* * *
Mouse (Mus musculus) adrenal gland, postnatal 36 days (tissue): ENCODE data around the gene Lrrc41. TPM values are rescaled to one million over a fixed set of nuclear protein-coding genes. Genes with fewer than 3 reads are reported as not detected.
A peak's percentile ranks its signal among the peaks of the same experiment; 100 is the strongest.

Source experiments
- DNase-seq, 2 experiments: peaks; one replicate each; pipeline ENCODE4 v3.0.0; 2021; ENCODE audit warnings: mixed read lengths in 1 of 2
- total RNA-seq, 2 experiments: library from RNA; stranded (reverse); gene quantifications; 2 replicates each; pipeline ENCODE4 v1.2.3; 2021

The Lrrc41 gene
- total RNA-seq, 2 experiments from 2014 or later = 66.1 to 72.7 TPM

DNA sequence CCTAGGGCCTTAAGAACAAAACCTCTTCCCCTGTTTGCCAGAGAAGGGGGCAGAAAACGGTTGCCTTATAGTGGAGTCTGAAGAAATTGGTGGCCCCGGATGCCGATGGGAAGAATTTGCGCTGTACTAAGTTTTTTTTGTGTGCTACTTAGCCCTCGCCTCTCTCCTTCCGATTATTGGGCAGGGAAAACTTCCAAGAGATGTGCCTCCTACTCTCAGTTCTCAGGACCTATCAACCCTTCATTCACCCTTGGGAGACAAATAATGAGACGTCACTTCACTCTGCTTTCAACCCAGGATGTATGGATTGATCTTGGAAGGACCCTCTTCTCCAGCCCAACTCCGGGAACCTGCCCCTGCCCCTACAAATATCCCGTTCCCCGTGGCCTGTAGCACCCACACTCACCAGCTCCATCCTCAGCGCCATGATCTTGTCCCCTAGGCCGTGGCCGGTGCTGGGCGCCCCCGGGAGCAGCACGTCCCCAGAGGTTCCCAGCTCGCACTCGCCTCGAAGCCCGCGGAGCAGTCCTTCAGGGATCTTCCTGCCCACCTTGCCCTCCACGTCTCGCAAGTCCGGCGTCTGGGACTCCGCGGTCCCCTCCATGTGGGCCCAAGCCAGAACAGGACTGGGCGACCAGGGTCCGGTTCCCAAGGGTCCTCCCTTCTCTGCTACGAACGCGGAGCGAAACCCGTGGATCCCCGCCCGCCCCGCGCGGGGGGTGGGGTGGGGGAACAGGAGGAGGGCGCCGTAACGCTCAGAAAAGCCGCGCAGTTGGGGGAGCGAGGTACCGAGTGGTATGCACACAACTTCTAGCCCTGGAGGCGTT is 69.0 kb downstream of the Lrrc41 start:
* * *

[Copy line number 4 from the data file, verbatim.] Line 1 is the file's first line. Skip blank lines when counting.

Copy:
- DNase-seq, 2 experiments: peaks; one replicate each; pipeline ENCODE4 v3.0.0; 2021; ENCODE audit warnings: mixed read lengths in 1 of 2